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It Is Interesting To Know

Write a letter to your friend in which tells him/ her what interesting things you’ve learnt from this text (see Appendix on p. )

1. Since the beginning of farming, for which we have evidence dating back 12,000 years, we have been dogged by unwanted plants. We need look no further than the vegetable plot to understand the pain, both physical and mental, caused by an infestation of weeds. Through history, as fields have increased in size, so too has the difficulty of dealing with such problem species.

One such flower is the restharrow- and what a wonderfully descriptive name that is. The relationship between this plant and the harrow or plough dates back at least to mediaeval times when it was known as “ox stop”. This reputation wasn’t restricted to us Brits.In France the restharrow was known as “arrete-baut”. The cause of the farmers’ problem with the restharrow was underground, the roots of this plant are long and strong causing ploughs to grind to a halt.

The name of the commonest arable weed, the poppy, was probably derived from the plant’s Latin name “papaver” but its close association with humans has led to the formation of many local names such as “Thunderflower”, “Blind Eyes” and “Wart Flower” because it was said that those picking its flowers were likely to be struck by lightning, become blind or grow warts. It is thought that such names developed to discourage children from picking them and thus damaging the crops in which they grew

2.* William also established the Forest Laws. People living within the forest were forbidden to cut peat and sometimes even to gather firewood or acorns.

They could have an eye put out if they disturbed the deer. If they owned a mastiff for use as a guard dog it had to be “lawed” by having the three claws on its forepaws cut off

Anyone passing through a forest carrying a bow and arrows was required to carry them bound to their limbs by the bowstring. Any hunting dogs were to be tired together in twos.

A forester was a title used widely during Medieval times. The forester usually held a position equal to a sheriff or local law enforcer. He was responsible for patrolling the woodlands on a lord or noble's property. His duties included negotiating deals for the sale of lumber and timber and stopping poachers from illegally hunting. Many times wanted criminals would hide in a forest. When this occurred it was the duty of the Forester to organize armed gangs to capture the criminal. Often foresters held titles of prominence in their local communities, and acted as barristers and arbitrators. Their pay was usually above average and they could make a decent living.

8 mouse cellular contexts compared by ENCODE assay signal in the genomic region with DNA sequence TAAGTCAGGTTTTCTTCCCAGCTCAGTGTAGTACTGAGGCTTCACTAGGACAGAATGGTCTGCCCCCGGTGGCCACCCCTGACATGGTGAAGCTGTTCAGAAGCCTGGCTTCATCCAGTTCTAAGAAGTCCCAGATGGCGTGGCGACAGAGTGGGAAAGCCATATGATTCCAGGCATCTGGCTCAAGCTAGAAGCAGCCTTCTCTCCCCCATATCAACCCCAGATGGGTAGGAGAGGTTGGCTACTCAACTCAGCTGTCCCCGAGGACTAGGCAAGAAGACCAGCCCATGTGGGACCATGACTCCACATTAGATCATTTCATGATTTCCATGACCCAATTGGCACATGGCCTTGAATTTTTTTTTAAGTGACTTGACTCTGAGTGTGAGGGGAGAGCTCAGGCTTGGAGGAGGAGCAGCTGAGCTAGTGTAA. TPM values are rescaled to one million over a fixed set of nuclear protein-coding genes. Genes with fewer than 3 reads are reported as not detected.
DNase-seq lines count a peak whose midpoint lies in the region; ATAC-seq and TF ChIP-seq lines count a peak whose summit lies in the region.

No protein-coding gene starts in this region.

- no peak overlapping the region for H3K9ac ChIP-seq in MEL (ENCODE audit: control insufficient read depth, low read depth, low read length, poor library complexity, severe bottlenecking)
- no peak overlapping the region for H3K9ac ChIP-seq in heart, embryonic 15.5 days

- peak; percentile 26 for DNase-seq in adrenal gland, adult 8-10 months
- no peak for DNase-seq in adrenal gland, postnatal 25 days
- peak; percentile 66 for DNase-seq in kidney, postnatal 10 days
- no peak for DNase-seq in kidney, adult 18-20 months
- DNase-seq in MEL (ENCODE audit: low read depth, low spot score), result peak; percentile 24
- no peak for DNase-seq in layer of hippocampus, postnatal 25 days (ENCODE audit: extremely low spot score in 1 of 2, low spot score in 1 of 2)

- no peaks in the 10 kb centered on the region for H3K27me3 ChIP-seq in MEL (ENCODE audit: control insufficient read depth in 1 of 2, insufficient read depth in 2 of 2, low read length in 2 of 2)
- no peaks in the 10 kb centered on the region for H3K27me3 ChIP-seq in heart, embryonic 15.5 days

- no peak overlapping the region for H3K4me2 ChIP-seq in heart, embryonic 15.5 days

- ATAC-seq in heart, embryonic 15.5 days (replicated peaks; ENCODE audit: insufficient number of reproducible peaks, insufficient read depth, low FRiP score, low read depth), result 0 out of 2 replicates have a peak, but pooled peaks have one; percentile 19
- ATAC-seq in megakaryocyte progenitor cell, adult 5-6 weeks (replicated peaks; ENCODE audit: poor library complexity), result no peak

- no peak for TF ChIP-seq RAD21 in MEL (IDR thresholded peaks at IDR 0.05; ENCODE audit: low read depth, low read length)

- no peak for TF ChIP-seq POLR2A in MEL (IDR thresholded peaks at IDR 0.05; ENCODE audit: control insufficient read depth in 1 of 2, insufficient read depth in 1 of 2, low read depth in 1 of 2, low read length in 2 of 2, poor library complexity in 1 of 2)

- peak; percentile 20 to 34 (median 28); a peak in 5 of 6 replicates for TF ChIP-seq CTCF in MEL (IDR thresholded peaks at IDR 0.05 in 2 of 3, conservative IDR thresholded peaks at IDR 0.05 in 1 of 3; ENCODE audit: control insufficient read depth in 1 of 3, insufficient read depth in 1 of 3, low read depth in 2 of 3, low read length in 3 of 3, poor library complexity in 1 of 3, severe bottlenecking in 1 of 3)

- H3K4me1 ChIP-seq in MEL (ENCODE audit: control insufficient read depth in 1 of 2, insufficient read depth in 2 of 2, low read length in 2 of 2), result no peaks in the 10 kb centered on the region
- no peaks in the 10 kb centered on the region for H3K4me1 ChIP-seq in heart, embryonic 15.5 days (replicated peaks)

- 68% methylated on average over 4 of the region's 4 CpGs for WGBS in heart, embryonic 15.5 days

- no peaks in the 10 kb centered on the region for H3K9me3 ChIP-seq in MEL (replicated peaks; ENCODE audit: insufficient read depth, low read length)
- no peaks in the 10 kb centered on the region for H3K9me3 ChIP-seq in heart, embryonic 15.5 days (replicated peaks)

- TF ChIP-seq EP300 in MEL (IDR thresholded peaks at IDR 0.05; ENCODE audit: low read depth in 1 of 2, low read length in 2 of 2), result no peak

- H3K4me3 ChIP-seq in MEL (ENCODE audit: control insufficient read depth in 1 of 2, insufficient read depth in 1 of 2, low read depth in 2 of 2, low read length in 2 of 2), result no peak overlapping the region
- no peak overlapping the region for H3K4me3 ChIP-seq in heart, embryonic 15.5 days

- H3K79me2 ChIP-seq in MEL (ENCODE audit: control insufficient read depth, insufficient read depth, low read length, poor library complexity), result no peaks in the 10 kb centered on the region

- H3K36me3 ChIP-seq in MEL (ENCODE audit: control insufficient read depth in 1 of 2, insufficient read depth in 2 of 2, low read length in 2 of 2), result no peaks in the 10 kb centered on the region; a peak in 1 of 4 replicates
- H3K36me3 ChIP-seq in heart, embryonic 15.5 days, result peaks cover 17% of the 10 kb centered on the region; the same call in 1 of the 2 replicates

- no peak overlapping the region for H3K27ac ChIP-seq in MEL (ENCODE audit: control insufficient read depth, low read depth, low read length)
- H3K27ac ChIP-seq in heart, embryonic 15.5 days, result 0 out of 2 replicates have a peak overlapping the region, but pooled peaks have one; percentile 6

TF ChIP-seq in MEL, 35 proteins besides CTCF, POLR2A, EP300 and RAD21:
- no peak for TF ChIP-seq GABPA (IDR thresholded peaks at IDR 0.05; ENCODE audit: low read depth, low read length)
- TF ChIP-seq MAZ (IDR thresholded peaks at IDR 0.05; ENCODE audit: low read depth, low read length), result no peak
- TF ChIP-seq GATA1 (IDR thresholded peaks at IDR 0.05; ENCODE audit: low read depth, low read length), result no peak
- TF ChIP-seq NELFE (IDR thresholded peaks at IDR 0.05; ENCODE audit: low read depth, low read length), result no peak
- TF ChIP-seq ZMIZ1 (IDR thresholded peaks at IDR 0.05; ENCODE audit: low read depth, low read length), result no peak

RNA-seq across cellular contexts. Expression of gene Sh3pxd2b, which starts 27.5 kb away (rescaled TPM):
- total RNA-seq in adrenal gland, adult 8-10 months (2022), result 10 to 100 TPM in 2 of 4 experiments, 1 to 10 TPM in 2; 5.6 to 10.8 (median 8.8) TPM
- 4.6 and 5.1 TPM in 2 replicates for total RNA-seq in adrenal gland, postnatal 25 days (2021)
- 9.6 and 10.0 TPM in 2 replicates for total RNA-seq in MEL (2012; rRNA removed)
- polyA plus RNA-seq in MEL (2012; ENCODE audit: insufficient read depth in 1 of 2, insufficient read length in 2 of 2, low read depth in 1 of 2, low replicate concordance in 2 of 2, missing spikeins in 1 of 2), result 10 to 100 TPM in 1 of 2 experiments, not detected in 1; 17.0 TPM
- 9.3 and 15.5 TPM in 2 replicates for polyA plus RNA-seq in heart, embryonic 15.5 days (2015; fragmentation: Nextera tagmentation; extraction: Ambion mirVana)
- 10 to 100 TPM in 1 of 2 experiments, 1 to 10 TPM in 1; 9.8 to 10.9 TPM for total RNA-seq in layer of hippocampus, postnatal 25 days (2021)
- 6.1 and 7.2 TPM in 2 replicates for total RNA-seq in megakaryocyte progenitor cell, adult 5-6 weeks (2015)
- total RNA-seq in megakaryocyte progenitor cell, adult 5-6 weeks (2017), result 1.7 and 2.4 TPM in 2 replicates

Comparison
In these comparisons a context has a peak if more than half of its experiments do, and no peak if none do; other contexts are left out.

Many people confuse the role of the forester with that of the logger, but most foresters are concerned not only with the harvest of timber, but also with the sustainable management of forests to (in the words of Gifford Pinchot) "provide the greatest good for the greatest number in the long term". Another notable forester, Jack Westoby, remarked that "forestry is concerned not with trees, but with how trees can serve people".

3.* The Forestry Commission was set up on 1 September 1919 with responsibility for woods in England, Scotland, Wales and Ireland, divided between eight Forestry Commissioners who were given the task of promoting forestry, developing new forests, producing timber and making grants to private landowners.

In 1930 there were more than 152 managed forests covered a total area of 600,000 acres.

The demand for the timber dramatically increased during the Second World WAR WHEN, BETWEEN 1940 AND 1946 acres of Commission forest clearfelled with 53,000 acres heavily thinned.

After the war the priority for land use was for the production of home grown food and so any new planting tended to be on land which was unsuitable for other crops. The 50s, 60s and 70s saw Forestry Commission land increase to 1.6 million hectares as mechanization increased and investment in forestry soared.

From the 1970s the focus changed as conservation and access came to the fore. Woods became aesthetically pleasing with more broadleaf trees and open access. Forests also began to be identified as important wildlife reserves as well as places for recreation including sites for holiday accommodation.

In the 1980s the Government sold off ten per cent of the Forestry Commission woods with no duty placed on the new owners to provide access. Thankfully plans to privatize the Forestry Commission were abandoned in 1994. Today the Forestry Commission describes itself as the largest land manager in Britain and the bigger provider of outdoor recreation.

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